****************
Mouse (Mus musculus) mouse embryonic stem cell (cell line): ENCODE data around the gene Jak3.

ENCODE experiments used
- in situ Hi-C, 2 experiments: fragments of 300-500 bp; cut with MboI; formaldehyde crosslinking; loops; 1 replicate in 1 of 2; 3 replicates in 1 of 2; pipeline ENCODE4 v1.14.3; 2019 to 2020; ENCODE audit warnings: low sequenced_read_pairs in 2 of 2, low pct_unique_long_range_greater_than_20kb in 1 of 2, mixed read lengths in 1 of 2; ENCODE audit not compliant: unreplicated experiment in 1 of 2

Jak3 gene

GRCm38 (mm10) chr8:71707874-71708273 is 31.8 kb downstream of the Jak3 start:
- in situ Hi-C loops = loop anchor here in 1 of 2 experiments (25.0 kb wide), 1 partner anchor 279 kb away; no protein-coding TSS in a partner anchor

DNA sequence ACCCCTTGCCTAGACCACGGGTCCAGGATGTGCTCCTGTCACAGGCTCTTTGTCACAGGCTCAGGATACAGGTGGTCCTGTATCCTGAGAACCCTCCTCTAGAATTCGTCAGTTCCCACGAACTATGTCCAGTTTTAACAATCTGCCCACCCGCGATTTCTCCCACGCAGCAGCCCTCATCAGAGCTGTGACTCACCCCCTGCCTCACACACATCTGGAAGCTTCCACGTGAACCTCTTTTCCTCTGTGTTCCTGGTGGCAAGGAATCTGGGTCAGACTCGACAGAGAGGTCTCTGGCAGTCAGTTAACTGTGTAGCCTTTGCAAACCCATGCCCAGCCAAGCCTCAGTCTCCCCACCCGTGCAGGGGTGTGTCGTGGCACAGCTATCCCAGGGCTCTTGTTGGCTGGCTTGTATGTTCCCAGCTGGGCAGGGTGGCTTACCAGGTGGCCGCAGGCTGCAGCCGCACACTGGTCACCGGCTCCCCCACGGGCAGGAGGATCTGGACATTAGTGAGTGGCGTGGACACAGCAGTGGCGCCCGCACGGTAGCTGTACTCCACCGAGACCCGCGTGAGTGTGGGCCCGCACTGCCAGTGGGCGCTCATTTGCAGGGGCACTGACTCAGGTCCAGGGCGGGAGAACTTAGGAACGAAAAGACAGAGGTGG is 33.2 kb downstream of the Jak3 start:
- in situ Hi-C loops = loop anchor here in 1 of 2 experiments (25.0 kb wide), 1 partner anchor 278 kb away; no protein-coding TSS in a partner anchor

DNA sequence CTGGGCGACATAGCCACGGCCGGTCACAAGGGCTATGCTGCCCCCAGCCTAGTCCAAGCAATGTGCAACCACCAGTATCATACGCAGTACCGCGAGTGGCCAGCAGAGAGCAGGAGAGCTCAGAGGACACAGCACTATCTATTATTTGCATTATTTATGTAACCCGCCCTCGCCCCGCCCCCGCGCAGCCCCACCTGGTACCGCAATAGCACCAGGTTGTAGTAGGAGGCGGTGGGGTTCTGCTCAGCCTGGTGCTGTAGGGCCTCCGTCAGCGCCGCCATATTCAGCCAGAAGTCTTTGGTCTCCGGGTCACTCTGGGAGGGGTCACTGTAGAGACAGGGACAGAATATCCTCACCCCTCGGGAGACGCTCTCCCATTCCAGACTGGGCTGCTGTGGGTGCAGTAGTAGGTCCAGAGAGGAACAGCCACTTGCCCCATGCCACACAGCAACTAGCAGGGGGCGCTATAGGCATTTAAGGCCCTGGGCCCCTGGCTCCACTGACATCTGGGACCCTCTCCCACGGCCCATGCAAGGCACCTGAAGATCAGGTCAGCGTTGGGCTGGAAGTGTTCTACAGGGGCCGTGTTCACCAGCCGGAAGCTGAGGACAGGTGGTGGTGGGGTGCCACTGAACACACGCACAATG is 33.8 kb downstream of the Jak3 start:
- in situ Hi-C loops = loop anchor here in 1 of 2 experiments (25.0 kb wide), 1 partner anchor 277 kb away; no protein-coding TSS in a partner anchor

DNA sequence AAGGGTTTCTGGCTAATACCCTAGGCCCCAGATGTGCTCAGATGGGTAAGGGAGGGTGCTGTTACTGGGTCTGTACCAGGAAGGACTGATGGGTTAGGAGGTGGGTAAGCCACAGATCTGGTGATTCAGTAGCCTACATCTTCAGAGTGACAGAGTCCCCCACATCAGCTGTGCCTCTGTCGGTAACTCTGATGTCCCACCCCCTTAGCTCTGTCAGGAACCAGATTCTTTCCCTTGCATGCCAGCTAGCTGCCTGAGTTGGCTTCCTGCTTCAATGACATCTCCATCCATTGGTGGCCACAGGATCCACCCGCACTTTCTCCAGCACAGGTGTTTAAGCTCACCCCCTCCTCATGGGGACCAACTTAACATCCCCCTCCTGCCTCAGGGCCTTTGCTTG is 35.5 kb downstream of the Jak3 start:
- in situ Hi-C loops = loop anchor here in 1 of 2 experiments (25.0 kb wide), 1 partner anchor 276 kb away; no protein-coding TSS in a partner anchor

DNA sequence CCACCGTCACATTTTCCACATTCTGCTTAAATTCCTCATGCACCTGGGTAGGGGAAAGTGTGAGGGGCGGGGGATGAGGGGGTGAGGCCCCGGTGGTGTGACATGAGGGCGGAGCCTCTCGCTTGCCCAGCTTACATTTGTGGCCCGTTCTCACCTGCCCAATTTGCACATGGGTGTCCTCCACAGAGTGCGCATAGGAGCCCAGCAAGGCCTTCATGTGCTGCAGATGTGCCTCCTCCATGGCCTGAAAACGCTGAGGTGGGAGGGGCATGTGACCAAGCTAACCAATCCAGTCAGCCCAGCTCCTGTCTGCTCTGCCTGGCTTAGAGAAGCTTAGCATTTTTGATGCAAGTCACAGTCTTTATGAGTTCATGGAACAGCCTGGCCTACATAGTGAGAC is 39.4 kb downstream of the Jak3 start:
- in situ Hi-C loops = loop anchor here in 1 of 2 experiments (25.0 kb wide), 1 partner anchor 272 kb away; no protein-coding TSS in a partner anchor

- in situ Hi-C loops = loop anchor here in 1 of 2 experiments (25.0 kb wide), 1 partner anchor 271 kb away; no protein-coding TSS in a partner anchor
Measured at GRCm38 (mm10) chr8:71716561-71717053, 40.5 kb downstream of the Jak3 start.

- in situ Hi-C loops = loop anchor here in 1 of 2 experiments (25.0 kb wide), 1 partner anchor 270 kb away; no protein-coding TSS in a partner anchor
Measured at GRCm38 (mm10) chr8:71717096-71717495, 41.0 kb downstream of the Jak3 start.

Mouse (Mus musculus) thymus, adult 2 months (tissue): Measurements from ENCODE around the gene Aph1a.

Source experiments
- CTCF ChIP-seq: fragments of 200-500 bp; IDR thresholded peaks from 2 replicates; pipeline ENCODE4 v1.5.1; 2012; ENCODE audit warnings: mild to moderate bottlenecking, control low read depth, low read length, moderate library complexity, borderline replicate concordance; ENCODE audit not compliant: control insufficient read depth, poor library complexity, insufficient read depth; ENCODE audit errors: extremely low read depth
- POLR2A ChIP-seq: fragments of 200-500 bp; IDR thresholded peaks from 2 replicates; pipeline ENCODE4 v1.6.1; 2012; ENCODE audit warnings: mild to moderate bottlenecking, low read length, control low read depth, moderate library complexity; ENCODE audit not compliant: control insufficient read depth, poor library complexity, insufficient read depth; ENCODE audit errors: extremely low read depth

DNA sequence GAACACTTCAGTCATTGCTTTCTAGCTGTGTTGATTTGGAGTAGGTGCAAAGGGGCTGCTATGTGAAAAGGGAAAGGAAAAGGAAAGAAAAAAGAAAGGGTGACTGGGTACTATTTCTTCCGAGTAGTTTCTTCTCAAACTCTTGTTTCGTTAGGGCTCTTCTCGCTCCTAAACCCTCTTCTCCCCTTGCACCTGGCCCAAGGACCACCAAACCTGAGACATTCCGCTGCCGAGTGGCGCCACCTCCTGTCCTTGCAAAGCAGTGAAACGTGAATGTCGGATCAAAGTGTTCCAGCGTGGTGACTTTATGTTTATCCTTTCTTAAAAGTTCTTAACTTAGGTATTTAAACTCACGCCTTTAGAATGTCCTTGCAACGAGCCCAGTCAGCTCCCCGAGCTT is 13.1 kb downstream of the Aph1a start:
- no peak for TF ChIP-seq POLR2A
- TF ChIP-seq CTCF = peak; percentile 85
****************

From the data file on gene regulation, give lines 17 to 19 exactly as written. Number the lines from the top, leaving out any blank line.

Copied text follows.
- in situ Hi-C loops = loop anchor here in 1 of 2 experiments (25.0 kb wide), 1 partner anchor 270 kb away; no protein-coding TSS in a partner anchor
Measured at GRCm38 (mm10) chr8:71717096-71717495, 41.0 kb downstream of the Jak3 start.

Mouse (Mus musculus) thymus, adult 2 months (tissue): Measurements from ENCODE around the gene Aph1a.